Thursday, June 23, 2011

Another Experiment

I don't recall now what prompted me, but I recently decided to take a look at how the performance of the predictors works temporally.  The same way I broke the games down by mismatches as I did in this post, I would subdivide the games according to when they occurred in the season: early, middle, or late.

I have about 4000 games in the training data for each season (2009, 2010, 2011) so I actually broke those down into quarters to give me an even 1000 games in each portion of the season.  (I remind the reader that I remove the first 1000 games of the season from the training set because the ratings aren't yet reliable.  So when I talk about the first 1000 games in this posting, those are actually the second thousand games played in that season.)  I then tested the performance of the two best predictors: TrueSkill + mov adjustment, and the Govan ratings.  In this case, I think it's easier to look at a graph of the results rather than a table.  Let's start with the MOV Error by quarters of the season:

MOV Error By Quarter

As you might expect, the error goes down (performance improves) as the season progresses.  On average, the improvement is slightly more than 1 point.  (In 2009, both ratings perform slightly worse in the 4th quarter of the season, but the overall trend seems clear.)  Presumably more games leads to a more accurate rating and hence a more accurate prediction.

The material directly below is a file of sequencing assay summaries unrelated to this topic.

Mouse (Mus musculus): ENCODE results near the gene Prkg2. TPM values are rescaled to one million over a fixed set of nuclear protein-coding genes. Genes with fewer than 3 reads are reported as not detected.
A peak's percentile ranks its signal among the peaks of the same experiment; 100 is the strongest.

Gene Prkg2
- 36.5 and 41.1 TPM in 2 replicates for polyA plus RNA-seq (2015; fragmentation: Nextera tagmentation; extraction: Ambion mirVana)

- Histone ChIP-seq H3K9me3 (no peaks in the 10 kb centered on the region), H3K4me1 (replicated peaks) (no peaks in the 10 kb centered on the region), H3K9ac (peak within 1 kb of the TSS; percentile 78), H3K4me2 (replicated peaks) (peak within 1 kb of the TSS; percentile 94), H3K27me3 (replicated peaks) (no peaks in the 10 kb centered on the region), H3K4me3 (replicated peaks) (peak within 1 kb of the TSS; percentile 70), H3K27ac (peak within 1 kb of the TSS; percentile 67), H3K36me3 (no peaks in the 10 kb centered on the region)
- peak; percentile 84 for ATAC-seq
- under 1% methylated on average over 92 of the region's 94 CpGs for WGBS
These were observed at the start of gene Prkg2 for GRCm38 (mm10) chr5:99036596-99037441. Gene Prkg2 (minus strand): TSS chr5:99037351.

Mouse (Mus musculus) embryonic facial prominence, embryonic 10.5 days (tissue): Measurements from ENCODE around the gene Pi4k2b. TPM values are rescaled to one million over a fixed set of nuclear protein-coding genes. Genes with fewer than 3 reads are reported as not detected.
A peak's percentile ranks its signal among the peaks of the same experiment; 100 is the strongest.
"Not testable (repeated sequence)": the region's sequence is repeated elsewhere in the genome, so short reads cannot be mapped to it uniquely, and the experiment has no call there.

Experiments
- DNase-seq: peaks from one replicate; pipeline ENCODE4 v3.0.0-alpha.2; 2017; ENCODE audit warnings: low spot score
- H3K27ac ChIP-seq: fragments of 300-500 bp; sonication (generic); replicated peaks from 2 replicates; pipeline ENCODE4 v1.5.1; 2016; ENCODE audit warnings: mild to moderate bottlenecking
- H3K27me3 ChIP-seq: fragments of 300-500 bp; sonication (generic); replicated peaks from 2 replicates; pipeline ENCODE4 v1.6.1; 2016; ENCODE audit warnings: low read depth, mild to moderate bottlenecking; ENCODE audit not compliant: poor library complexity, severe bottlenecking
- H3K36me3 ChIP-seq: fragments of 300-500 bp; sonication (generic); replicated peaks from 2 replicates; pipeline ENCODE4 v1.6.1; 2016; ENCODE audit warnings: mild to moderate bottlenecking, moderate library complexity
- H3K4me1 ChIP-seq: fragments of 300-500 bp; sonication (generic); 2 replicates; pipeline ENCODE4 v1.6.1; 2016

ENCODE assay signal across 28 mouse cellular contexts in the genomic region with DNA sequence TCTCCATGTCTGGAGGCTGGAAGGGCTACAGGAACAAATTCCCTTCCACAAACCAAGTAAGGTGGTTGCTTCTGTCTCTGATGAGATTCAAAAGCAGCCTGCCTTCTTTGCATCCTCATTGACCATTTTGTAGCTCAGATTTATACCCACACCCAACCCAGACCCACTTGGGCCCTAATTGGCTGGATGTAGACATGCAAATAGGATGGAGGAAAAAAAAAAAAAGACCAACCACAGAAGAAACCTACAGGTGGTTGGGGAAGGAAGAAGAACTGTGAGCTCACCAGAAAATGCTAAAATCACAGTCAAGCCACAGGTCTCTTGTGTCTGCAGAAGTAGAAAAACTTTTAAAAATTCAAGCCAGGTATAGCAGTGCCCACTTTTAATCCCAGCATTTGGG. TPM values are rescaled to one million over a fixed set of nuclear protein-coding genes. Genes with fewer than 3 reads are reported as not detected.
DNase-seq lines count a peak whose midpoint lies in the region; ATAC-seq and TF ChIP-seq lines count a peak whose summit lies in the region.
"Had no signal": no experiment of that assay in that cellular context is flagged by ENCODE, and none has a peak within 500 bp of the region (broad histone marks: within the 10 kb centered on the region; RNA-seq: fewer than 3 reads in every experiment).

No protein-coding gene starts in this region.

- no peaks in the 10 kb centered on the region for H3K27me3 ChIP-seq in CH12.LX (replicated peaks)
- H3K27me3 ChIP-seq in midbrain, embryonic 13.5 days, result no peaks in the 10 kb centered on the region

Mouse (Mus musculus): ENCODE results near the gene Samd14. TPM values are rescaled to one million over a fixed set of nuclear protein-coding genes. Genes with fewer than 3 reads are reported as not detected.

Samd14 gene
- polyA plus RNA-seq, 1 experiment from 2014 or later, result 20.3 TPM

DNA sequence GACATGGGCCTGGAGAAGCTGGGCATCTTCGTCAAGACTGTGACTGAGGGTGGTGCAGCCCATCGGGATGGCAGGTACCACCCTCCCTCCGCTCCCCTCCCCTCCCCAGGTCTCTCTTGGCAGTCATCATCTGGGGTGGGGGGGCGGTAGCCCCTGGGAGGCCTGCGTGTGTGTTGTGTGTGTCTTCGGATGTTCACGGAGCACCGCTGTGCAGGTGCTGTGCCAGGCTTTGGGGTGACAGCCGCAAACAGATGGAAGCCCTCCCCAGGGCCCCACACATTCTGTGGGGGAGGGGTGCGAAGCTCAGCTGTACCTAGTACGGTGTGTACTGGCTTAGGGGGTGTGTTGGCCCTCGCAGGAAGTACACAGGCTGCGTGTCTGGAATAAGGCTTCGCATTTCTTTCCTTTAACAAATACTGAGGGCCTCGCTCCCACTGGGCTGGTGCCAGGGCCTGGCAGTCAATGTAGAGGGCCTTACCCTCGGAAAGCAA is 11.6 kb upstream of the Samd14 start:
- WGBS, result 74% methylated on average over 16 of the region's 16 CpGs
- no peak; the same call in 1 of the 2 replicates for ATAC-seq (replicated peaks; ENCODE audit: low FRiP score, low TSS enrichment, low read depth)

Now let's look at a similar chart for the percentage of correct predictions:

% Correct Predictions by Quarter
This chart is a complete curveball.  Performance at correctly picking the winner is by far best in the first quarter, drops dramatically through the third quarter, and then rebounds substantially in the fourth quarter.  This is completely unexpected, particularly in light of the MOV Error, which performs as we'd intuitively expect.

I can hazard some guesses as to what is going on, but none seem particularly explanatory.  More experiments would seem to be in order.

One question is whether the prediction performance is high in the first quarter because (1) the rating is only operating on a few games, or (2) the teams are playing differently (more predictably) in that quarter.  To test that hypothesis, I could restart the rating at the beginning of each quarter.  If (1) is true, then we'd expect to see similar performance in all four quarters.

Another thought is that teams play more non-conference games in the first quarter of the season.  To test this hypothesis, I could do a comparison of performance prediction on conference vs. non-conference games.

In any case, this is a very puzzling (and hopefully eventually enlightening) result!

2 comments:

  1. It is almost certainly that there are many more mismatches early in the season before teams start playing the more evenly-matched conference schedules.

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  2. Perhaps roster and starter lineup due to injuries shift the skill of the team enough to bias the model?

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